Billy Wagner & Post Tommy John Pitching
A deal finalized yesterday between the Mets and Red Sox gives Boston another live arm while raising questions about Billy Wagner's health and more broadly, how to handle a pitcher post-Tommy John Surgery. With respect to his chances for success this season and beyond, it seems Wagner is fortunate to be a relief pitcher.
David Young at SI.com pointed out as much in his recent piece focusing on Tim Hudson's chances for making a successful return to the Big Leagues.
Perhaps an argument in favor of going to the bullpen is the high-profile closers and relievers that have been able to perform well at the major-league level post-TJS. Danys Baez, Rod Beck, Manny Delcarmen, Octavio Dotel, Frank Francisco, Eric Gagne, Tom Gordon, Hong-Chih Kuo (twice), Jose Mesa, Rafael Soriano and Bob Wickman were all able to pitch competitively after receiving TJS.
There can be no questioning Wagner's record of success. He is a relief pitcher of historic stature, the career leader both in K/9 and K/BB for relief pitchers with at least 600 career innings. In two Big League innings for the Mets in 2009, he struck out four, walked one and did not allow a hit. It's unclear what role he will fill for Boston but their once dominant bullpen has stumbled a bit of late. Takashi Saito, Hideki Okajima and Jonathan Papelbon have remained steady, but Ramon Ramirez, Daniel Bard and Manny Delcarmen have looked shaky. Adding Wagner to the mix can only help.
With Wagner's health of central concern to Boston and the American League Wild Card race, I sought out some professional perspective on Wagner, how the Sox should handle him and what he will need to do in order to sustain success. Craig Friedman is Director of Methodology at Athletes' Performance and works with Cactus League clubs preparing MLB pitchers for a long season during Spring Training. Here is what he had to share:
Billy Wagner’s acquisition by the Red Sox brings up the lingering question of Tommy John surgery—can pitchers fully recover after surgery, and if so, how can the Sox (or any team) best set up the pitcher for long-term success?
First, here is some insight on why surgery is needed in the first place: pitching velocity should be the summation of forces coming up the kinetic chain. From the ground through foot, legs, hips, torso, shoulders, elbow, hand , and finally to ball. If there is an issue with this kinetic linking as in faulty pitching technique where the hips are leaving the shoulders behind, increased stress is placed through the shoulder and elbow.
To help players recovering from Tommy John, there are both tactical considerations and physical ones:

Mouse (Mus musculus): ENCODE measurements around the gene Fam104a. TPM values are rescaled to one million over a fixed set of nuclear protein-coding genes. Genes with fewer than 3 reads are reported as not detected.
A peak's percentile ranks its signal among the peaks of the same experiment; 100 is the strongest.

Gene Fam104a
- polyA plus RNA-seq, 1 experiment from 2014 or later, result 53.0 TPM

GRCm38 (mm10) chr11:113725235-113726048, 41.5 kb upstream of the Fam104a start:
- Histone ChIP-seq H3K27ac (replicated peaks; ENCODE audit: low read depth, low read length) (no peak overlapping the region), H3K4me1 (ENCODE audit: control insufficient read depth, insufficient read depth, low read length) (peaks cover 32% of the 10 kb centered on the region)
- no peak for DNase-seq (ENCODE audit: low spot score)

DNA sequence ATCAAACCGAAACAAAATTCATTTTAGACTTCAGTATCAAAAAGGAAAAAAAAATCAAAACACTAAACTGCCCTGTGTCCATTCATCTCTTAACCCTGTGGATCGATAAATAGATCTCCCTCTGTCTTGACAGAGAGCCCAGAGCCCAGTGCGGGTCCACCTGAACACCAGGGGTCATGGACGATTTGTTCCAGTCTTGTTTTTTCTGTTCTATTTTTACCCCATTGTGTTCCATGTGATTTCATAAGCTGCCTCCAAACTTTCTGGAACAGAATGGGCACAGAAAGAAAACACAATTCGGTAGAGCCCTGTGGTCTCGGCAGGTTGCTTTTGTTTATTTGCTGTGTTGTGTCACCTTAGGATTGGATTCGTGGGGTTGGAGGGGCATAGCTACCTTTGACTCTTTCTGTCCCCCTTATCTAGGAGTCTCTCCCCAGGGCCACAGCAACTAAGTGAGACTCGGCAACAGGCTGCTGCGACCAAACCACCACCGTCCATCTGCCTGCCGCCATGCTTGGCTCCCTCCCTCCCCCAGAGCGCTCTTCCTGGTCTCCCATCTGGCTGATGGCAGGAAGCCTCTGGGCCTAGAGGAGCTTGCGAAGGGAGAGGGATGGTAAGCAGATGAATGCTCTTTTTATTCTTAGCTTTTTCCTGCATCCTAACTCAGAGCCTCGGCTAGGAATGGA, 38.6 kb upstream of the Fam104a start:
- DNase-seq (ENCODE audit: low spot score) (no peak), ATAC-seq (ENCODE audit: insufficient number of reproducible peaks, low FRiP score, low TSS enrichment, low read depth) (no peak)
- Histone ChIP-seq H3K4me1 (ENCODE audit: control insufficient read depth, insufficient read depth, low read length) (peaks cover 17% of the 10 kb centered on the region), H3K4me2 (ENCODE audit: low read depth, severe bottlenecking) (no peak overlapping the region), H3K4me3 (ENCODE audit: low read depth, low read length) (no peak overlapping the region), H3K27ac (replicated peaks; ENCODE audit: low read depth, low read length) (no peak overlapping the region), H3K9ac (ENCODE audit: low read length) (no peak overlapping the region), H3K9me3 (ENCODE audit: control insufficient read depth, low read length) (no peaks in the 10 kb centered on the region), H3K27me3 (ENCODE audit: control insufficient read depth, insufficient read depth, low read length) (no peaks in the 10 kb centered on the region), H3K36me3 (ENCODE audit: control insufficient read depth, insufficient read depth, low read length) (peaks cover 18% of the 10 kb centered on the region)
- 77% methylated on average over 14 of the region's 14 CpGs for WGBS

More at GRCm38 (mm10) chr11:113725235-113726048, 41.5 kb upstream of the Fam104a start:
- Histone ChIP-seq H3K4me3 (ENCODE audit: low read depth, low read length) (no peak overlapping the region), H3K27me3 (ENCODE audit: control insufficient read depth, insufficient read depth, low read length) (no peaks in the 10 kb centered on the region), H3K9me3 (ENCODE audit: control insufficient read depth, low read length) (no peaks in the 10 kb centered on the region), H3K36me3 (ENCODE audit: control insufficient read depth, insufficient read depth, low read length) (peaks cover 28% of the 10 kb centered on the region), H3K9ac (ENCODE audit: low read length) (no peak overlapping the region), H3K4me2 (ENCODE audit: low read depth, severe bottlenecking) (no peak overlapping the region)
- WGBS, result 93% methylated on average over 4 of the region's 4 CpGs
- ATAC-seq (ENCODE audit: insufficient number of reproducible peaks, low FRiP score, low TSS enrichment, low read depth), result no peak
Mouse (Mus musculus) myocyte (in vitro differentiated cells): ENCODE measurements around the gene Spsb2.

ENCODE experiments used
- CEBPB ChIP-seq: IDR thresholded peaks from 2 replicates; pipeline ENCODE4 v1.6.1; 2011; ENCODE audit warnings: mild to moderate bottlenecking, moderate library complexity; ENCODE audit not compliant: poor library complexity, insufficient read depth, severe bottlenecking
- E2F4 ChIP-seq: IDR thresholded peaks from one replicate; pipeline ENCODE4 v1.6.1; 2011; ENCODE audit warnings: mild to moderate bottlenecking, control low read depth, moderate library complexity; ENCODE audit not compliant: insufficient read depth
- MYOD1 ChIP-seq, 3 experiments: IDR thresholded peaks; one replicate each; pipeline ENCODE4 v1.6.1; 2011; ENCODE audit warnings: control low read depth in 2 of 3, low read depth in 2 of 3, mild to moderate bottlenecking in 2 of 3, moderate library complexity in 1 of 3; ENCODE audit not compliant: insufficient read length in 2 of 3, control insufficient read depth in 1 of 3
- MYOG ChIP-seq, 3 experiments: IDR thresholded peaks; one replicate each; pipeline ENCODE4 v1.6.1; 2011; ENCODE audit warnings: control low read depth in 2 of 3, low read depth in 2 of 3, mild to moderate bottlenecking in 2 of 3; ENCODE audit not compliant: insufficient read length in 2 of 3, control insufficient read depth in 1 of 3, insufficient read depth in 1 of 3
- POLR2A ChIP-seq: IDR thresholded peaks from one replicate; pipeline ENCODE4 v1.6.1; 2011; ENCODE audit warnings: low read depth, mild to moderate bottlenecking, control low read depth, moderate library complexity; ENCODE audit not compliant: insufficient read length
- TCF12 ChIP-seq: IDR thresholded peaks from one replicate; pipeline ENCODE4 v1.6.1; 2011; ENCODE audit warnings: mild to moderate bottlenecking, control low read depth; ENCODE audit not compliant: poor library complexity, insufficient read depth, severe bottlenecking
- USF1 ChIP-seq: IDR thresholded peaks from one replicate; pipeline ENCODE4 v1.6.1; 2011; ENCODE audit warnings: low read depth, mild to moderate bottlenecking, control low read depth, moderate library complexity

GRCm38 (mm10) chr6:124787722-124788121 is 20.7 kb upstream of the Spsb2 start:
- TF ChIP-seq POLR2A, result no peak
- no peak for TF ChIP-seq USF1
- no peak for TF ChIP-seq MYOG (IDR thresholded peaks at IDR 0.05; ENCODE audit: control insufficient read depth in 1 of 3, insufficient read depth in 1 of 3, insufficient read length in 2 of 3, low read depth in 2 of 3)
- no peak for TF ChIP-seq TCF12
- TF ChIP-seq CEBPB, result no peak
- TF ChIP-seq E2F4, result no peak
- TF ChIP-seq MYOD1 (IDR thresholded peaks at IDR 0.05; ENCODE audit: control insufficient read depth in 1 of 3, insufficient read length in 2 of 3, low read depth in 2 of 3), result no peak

Tactical considerations- watching pitch count over multiple games- one game of an elevated pitch count isn’t an issue if it is considered in the next games the player is in. Pitching volume should be manipulated throughout the season to make sure a pitcher is not being over-taxed. Under-recovery is also an issue that could create a sub-optimal environment in the human system- lack of sleep, and poor soft tissue quality, and poor conditioning could all lead to issues where the athlete is not as prepared as they could be the next time they take the mound.
Physical considerations- again related to kinetic linking- if there is a mobility, stability, or soft tissue issue anywhere in the body, force is not transferred efficiently through the body. These “energy leaks” force the athlete to compensate in order to make up the loss somewhere else in the chain. For example, if a pitcher has poor hip stability, energy is lost and not passed up the chain through the torso and increased stress is placed on the shoulder and elbow. It could even be as simple as having an issue with your big toe not engaging with the ground properly
So, there you have it; don't overuse him or under-use him, get him to bed early, keep him in shape and keep an eye on his "kinetic linking". Do all of that and the Red Sox may have the Billy Wagner of old, slamming the door late in games down the stretch.
As Director of Methodology for Athletes' Performance, Craig Friedman designs and implements performance training systems for professional athletes of all sports as well as elite youth through college athletes. He also continues to specialize in Major League Baseball Spring Training preparation at the Arizona facility and served as a Performance Specialist for the German National Soccer Team during their run to a 3rd place finish at the 2006 World Cup in Germany. He is also involved with numerous developmental initiatives integrating performance training and technology for both Athletes' Performance and Core Performance as a leader of the Performance Innovation Team at AP.
Craig received both his Master of Science and Bachelor of Science degrees from the University of Tennessee, Knoxville, where he worked with the Women's Athletic Training Department. He gained additional experience as a graduate assistant at the University of Arizona as the Assistant Football Athletic Trainer, where he was responsible for the acute care, assessment, and rehabilitation of injured players before shifting his emphasis toward performance training.